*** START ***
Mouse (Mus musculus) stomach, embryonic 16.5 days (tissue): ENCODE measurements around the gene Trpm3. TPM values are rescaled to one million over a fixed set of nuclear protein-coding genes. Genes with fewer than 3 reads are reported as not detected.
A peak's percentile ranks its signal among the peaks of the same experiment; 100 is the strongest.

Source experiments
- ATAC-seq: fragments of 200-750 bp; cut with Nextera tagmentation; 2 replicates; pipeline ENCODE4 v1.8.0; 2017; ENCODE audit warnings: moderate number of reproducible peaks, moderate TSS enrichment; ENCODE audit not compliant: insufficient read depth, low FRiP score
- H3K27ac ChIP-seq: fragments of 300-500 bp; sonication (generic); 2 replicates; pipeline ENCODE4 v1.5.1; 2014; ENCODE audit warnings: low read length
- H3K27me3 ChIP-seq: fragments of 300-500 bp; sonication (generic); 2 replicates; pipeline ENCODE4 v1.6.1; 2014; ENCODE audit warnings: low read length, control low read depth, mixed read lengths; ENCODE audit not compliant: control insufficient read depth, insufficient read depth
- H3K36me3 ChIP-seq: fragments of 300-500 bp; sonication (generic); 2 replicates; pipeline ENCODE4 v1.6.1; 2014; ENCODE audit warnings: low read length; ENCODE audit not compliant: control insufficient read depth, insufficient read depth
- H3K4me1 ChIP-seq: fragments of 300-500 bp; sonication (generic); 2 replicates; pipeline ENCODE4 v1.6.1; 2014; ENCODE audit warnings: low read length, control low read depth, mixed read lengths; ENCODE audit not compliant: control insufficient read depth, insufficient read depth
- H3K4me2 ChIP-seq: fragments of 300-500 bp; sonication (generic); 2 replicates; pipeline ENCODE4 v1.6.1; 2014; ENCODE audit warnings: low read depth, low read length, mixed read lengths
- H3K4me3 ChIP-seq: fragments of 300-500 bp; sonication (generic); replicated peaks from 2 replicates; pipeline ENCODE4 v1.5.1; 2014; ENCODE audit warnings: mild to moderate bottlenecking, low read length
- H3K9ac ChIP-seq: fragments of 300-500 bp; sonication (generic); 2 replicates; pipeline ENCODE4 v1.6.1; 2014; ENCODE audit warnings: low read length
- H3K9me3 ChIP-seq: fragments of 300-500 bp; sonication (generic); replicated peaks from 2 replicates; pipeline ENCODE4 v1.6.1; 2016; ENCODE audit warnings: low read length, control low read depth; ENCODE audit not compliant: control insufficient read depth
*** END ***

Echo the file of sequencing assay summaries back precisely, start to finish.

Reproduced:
Mouse (Mus musculus) stomach, embryonic 16.5 days (tissue): ENCODE measurements around the gene Trpm3. TPM values are rescaled to one million over a fixed set of nuclear protein-coding genes. Genes with fewer than 3 reads are reported as not detected.
A peak's percentile ranks its signal among the peaks of the same experiment; 100 is the strongest.

Source experiments
- ATAC-seq: fragments of 200-750 bp; cut with Nextera tagmentation; 2 replicates; pipeline ENCODE4 v1.8.0; 2017; ENCODE audit warnings: moderate number of reproducible peaks, moderate TSS enrichment; ENCODE audit not compliant: insufficient read depth, low FRiP score
- H3K27ac ChIP-seq: fragments of 300-500 bp; sonication (generic); 2 replicates; pipeline ENCODE4 v1.5.1; 2014; ENCODE audit warnings: low read length
- H3K27me3 ChIP-seq: fragments of 300-500 bp; sonication (generic); 2 replicates; pipeline ENCODE4 v1.6.1; 2014; ENCODE audit warnings: low read length, control low read depth, mixed read lengths; ENCODE audit not compliant: control insufficient read depth, insufficient read depth
- H3K36me3 ChIP-seq: fragments of 300-500 bp; sonication (generic); 2 replicates; pipeline ENCODE4 v1.6.1; 2014; ENCODE audit warnings: low read length; ENCODE audit not compliant: control insufficient read depth, insufficient read depth
- H3K4me1 ChIP-seq: fragments of 300-500 bp; sonication (generic); 2 replicates; pipeline ENCODE4 v1.6.1; 2014; ENCODE audit warnings: low read length, control low read depth, mixed read lengths; ENCODE audit not compliant: control insufficient read depth, insufficient read depth
- H3K4me2 ChIP-seq: fragments of 300-500 bp; sonication (generic); 2 replicates; pipeline ENCODE4 v1.6.1; 2014; ENCODE audit warnings: low read depth, low read length, mixed read lengths
- H3K4me3 ChIP-seq: fragments of 300-500 bp; sonication (generic); replicated peaks from 2 replicates; pipeline ENCODE4 v1.5.1; 2014; ENCODE audit warnings: mild to moderate bottlenecking, low read length
- H3K9ac ChIP-seq: fragments of 300-500 bp; sonication (generic); 2 replicates; pipeline ENCODE4 v1.6.1; 2014; ENCODE audit warnings: low read length
- H3K9me3 ChIP-seq: fragments of 300-500 bp; sonication (generic); replicated peaks from 2 replicates; pipeline ENCODE4 v1.6.1; 2016; ENCODE audit warnings: low read length, control low read depth; ENCODE audit not compliant: control insufficient read depth